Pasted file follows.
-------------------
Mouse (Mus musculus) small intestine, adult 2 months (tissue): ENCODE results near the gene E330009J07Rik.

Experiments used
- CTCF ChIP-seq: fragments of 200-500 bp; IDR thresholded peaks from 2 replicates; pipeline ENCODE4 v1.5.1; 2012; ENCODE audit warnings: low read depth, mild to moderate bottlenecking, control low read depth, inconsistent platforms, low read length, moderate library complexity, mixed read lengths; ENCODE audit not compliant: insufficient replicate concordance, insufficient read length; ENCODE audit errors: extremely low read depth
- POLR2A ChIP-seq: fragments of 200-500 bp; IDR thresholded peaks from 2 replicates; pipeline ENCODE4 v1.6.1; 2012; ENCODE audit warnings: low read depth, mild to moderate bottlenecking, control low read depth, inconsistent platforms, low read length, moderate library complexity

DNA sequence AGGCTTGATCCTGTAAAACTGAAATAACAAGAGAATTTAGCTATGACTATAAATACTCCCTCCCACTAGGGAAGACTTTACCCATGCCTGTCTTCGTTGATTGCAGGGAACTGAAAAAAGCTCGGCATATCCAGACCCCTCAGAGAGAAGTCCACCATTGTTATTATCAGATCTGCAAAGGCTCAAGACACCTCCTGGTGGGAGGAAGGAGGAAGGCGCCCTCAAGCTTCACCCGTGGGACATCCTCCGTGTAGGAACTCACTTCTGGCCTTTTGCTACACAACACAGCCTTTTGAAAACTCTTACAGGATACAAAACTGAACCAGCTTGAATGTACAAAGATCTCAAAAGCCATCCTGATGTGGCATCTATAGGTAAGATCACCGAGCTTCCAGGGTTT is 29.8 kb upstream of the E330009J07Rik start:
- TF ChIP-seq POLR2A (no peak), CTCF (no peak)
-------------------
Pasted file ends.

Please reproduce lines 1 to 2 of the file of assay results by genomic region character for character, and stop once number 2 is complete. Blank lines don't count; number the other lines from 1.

Mouse (Mus musculus) small intestine, adult 2 months (tissue): ENCODE results near the gene E330009J07Rik.

Experiments used